In 2012, Jessie Ward and Brian Jenkins welcomed their son Brilen to the world. After his birth, Jessie and Brian opted to run genetic tests after they realized their son was struggling to breathe. Doctors informed the new parents that their son had Trisomy 13 (a genetic condition causing physical and intellectual disabilities) and as a result, likely would not live long. They recommended the family explore hospice care to allow Brilen to pass comfortably, but Jessie and Brian refused, instead choosing to fight for their son’s life. This fight would prove to be extremely demanding. After a month-long stay in the NICU, Jessie and Brian finally took Brilen home where they found themselves resuscitating him up to 15 times a day. Brilen was later diagnosed with Tracheal Bronchial and Laryngeal Malaysia which was causing his trachea to collapse every time he cried, thus, not allowing him to breathe. After two months of caring for Brilen on their own, Jessie and Brian started feeling overwhelmed.
Insistent on fighting for Brilen but in great need of more help, Jessie requested home nursing, but a hospital in East Tennessee refused to fulfill this request because they felt the family should be pursuing hospice care instead. Jessie said she has interacted with several doctors who speak about Brilen and other children with disabilities with complete disregard. Since his birth, Jessie has been told Brilen will be a burden to the family. Specifically, upon admission to a hospital in Middle Tennessee, doctors told Jessie that she had their full support to take Brilen, who was now six months old, off his ventilator and “let nature take its course,” knowing he would not survive without it. Jessie says some doctors treat children with disabilities as if they have no feelings or don’t matter. After a month of pushing back against doctors, Jessie says Brilen was discharged from the hospital due to her advocating for his care.
Today, Brilen is thankfully surrounded by more compassionate providers. Along with his toys, Jessie says Brilen’s GI doctor and primary care physician (PCP) are his favorite things. Jessie speaks highly of Brilen’s PCP Dr. Demetrio Macariola, saying he often thanks her for trusting him with Brilen’s care. Dr. Macariola also worked diligently with Jessie and TJC as we fought to restore Brilen’s home nursing hours.
Brilen was receiving around-the-clock care, but in July 2022, TennCare cut Brilen’s home health hours. This was very concerning for Jessie and her family, as Brilen experiences unpredictable, spontaneous seizures during which his oxygen levels drop and his heart rate skyrockets. Once, Brilen had 22 seizures within 14 hours, and his oxygen levels dropped as low as 68%. For context, Mayo Clinic recommends individuals seek immediate medical attention if their oxygen level falls below 90%. For this reason, Jessie repeatedly stressed to TennCare that reducing Brilen’s home nursing hours could be fatal.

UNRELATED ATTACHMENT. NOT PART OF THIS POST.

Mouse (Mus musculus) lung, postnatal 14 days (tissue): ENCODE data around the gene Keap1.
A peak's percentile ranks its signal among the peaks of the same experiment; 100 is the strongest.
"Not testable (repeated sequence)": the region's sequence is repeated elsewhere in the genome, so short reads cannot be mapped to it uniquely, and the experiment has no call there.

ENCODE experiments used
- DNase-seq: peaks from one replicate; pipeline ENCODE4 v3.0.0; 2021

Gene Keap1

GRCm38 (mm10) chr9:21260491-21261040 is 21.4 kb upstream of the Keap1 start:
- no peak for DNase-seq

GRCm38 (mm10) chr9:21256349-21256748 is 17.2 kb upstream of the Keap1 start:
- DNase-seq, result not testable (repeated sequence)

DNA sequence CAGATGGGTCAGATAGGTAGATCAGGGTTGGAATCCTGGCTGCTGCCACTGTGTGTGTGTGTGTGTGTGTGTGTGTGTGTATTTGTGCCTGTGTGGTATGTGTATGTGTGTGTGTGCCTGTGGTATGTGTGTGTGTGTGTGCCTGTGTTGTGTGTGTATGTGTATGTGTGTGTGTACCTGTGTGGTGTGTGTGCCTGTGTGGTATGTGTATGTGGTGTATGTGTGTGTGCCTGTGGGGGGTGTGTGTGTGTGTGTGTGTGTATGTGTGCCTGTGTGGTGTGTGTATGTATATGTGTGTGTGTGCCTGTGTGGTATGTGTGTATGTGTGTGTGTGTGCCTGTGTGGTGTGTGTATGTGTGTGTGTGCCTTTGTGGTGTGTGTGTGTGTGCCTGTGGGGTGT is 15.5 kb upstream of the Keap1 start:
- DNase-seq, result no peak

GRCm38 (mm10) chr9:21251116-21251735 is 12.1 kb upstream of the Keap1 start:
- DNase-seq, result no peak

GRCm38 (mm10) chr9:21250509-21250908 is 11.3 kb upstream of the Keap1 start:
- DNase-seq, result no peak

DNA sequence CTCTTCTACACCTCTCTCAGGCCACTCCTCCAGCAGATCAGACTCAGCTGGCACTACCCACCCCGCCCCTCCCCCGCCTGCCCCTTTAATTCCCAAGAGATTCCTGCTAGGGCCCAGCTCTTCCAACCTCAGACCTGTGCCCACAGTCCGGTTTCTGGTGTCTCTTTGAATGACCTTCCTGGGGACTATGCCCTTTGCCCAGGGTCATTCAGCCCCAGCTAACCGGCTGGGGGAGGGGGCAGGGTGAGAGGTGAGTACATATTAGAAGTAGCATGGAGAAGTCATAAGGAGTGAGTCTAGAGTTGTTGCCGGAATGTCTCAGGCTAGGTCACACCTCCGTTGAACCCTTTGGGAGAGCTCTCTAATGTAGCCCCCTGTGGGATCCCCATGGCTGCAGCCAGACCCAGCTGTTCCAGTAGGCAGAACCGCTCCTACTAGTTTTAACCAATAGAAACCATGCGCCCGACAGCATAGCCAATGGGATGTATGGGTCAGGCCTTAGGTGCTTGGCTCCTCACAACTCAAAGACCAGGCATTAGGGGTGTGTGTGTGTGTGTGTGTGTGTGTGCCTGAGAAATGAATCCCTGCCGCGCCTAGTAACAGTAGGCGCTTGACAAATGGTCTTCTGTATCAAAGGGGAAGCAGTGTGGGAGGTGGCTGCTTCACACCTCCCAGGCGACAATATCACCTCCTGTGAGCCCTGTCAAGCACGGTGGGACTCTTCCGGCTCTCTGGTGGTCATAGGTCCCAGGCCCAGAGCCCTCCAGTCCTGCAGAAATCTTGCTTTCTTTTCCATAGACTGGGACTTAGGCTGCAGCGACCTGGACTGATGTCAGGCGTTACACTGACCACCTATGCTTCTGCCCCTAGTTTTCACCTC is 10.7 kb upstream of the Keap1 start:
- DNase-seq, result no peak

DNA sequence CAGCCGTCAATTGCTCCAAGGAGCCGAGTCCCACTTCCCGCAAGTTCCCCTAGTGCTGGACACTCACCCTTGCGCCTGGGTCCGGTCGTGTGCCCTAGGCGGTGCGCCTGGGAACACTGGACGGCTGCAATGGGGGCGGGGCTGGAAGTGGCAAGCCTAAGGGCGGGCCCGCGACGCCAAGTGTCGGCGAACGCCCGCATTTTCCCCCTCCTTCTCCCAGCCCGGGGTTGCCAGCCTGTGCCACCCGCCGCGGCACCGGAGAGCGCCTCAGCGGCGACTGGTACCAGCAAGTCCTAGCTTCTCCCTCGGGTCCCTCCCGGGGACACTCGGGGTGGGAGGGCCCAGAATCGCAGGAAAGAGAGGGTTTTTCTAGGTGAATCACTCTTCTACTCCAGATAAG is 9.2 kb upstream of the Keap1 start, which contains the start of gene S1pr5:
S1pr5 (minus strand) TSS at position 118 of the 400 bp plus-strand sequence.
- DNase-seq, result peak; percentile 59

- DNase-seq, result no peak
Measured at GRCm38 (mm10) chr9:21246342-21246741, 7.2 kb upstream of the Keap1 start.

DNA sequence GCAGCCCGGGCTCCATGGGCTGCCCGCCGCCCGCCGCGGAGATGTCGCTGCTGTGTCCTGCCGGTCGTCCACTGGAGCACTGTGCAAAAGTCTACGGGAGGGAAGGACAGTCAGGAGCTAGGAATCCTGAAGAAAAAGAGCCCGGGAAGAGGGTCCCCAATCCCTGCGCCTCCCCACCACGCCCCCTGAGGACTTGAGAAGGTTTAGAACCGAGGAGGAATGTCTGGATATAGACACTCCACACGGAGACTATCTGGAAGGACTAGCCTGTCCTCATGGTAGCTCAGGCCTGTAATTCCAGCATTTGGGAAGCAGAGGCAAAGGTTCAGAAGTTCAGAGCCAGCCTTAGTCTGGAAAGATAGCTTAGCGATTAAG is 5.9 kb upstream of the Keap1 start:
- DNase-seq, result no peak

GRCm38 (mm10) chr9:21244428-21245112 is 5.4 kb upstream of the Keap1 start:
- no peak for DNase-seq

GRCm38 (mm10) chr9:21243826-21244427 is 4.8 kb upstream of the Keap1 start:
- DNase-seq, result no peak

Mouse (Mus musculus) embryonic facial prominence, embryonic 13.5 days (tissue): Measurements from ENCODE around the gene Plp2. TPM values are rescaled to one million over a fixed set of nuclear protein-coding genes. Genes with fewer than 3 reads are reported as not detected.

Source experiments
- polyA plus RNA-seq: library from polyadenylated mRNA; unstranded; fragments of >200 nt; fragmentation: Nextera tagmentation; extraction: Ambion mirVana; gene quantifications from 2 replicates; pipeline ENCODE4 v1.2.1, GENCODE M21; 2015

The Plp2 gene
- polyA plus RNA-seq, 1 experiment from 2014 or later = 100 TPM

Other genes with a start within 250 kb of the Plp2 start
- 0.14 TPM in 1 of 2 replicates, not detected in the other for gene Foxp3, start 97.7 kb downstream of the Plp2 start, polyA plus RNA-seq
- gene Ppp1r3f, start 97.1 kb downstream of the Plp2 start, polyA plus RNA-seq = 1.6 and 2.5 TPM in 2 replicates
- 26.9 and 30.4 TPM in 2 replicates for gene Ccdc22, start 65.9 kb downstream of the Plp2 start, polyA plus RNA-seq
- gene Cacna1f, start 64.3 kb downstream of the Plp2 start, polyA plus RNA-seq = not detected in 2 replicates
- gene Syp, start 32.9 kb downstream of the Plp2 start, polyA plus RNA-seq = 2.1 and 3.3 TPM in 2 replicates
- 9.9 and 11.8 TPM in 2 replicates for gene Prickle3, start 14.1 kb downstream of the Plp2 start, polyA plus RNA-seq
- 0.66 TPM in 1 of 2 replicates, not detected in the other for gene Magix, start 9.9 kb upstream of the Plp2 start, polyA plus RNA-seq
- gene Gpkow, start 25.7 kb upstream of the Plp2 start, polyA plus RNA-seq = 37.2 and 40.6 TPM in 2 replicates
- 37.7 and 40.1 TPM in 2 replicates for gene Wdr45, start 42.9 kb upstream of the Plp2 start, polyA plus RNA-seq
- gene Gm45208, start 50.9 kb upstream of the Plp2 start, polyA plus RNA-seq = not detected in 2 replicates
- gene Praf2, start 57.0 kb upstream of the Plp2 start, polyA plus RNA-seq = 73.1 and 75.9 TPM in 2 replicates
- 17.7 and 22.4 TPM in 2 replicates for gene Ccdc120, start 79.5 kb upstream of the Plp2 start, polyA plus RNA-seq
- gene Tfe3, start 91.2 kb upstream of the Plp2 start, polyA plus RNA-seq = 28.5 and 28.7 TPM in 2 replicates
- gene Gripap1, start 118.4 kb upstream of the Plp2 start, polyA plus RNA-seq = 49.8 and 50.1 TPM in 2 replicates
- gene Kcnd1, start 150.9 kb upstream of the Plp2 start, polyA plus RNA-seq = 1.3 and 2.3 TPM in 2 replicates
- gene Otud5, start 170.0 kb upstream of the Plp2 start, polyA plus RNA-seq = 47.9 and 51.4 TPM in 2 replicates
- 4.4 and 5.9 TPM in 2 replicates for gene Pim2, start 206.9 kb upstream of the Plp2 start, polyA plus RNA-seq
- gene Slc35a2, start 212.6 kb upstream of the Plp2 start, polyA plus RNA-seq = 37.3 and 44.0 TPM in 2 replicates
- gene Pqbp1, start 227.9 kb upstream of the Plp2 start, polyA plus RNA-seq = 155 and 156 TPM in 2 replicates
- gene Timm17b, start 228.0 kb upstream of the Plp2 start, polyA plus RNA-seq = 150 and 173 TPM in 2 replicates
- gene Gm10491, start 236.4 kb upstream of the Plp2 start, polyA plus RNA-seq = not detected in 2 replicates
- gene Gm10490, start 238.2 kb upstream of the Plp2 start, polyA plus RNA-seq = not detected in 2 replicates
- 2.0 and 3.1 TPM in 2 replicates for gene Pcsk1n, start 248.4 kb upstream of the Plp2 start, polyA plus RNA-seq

When Jessie came to TJC, she was energetic and passionate about appealing TennCare’s decision. TJC worked with Jessie to get nursing notes and new medical orders from one of Brilen’s physicians, Dr. Macariola, to support the need for intense skilled nursing. In March 2023, TJC successfully represented Jessie and Brilen at an administrative hearing. Today, Brilen receives the level of nursing care ordered by his doctors.
Jessie says she would do anything in the world for Brilen and Gia, his sister. She is a fierce advocate and loving supporter of her children in all areas of their life. In addition to tending to Brilen’s medical needs, Jessie volunteers for the teachers at Gia’s school on weekdays and runs the concession stand at school sporting events on weekends while Gia cheers. Jessie says being a mom means everything to her, and she dedicates her life to making sure those around her are taken care of.
This compassion extends beyond her household to other Tennessee families. Seven years ago, Jessie was put into contact with a mom who, like Jessie, was pregnant with a son who has Trisomy 13. Jessie made it her mission to make sure that mom felt supported. She would call Jessie in a panic saying “My son is doing xyz. Has Brilen ever done this? What should I do?” or “Something is coming out of his G-tube. Is this normal?” Jessie provided her with reassurance as she navigated motherhood with a child with disabilities. Since then, Jessie’s mentorship has only grown. Now, nurses will ask Jessie if she is willing to talk to their patients who are going through similar situations. Jessie says she does it happily because she recognizes how scary it can be at times, and she wishes someone was there for her 11 years ago.
For Jessie, child advocacy is important because children, especially children with disabilities, cannot advocate for themselves. She says she has witnessed firsthand how people treat children with disabilities. Jessie cautions that this work is not easy and a lot of times it is not fun, but she emphasizes that it is so worth it because the smallest acts are the biggest milestones. When she sees Brilen laugh, she is reminded of the day doctors told her he would never show emotions, and it affirms her belief to never give up on a child.
TJC is proud to honor Jessie Ward as a 2023 Mother of the Year for her fierce advocacy for her son’s well-being and her compassionate care for other parents of children with Trisomy 13.